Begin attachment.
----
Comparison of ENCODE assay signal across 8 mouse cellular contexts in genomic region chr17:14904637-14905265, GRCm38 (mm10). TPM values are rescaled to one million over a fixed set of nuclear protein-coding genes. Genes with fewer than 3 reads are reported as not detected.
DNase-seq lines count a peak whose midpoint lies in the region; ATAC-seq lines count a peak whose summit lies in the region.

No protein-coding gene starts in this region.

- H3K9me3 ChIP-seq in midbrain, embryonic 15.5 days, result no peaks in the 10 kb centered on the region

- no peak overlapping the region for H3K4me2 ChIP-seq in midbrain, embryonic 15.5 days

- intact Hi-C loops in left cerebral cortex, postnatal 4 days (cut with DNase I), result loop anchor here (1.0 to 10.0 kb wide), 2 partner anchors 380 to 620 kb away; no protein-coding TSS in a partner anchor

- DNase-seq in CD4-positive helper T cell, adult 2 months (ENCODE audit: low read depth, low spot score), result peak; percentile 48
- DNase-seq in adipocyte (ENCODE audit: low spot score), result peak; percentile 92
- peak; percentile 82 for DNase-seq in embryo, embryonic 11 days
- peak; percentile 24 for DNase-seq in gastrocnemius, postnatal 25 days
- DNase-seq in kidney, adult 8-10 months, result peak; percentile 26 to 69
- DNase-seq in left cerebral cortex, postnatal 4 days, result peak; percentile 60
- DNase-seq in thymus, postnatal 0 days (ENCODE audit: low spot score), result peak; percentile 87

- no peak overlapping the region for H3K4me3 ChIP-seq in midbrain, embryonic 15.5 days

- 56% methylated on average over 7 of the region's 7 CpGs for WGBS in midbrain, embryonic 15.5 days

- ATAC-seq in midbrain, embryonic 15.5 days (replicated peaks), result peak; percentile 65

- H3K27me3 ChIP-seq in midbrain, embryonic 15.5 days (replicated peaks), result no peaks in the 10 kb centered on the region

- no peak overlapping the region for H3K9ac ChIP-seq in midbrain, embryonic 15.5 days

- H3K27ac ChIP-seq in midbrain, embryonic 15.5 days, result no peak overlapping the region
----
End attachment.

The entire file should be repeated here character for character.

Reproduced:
Comparison of ENCODE assay signal across 8 mouse cellular contexts in genomic region chr17:14904637-14905265, GRCm38 (mm10). TPM values are rescaled to one million over a fixed set of nuclear protein-coding genes. Genes with fewer than 3 reads are reported as not detected.
DNase-seq lines count a peak whose midpoint lies in the region; ATAC-seq lines count a peak whose summit lies in the region.

No protein-coding gene starts in this region.

- H3K9me3 ChIP-seq in midbrain, embryonic 15.5 days, result no peaks in the 10 kb centered on the region

- no peak overlapping the region for H3K4me2 ChIP-seq in midbrain, embryonic 15.5 days

- intact Hi-C loops in left cerebral cortex, postnatal 4 days (cut with DNase I), result loop anchor here (1.0 to 10.0 kb wide), 2 partner anchors 380 to 620 kb away; no protein-coding TSS in a partner anchor

- DNase-seq in CD4-positive helper T cell, adult 2 months (ENCODE audit: low read depth, low spot score), result peak; percentile 48
- DNase-seq in adipocyte (ENCODE audit: low spot score), result peak; percentile 92
- peak; percentile 82 for DNase-seq in embryo, embryonic 11 days
- peak; percentile 24 for DNase-seq in gastrocnemius, postnatal 25 days
- DNase-seq in kidney, adult 8-10 months, result peak; percentile 26 to 69
- DNase-seq in left cerebral cortex, postnatal 4 days, result peak; percentile 60
- DNase-seq in thymus, postnatal 0 days (ENCODE audit: low spot score), result peak; percentile 87

- no peak overlapping the region for H3K4me3 ChIP-seq in midbrain, embryonic 15.5 days

- 56% methylated on average over 7 of the region's 7 CpGs for WGBS in midbrain, embryonic 15.5 days

- ATAC-seq in midbrain, embryonic 15.5 days (replicated peaks), result peak; percentile 65

- H3K27me3 ChIP-seq in midbrain, embryonic 15.5 days (replicated peaks), result no peaks in the 10 kb centered on the region

- no peak overlapping the region for H3K9ac ChIP-seq in midbrain, embryonic 15.5 days

- H3K27ac ChIP-seq in midbrain, embryonic 15.5 days, result no peak overlapping the region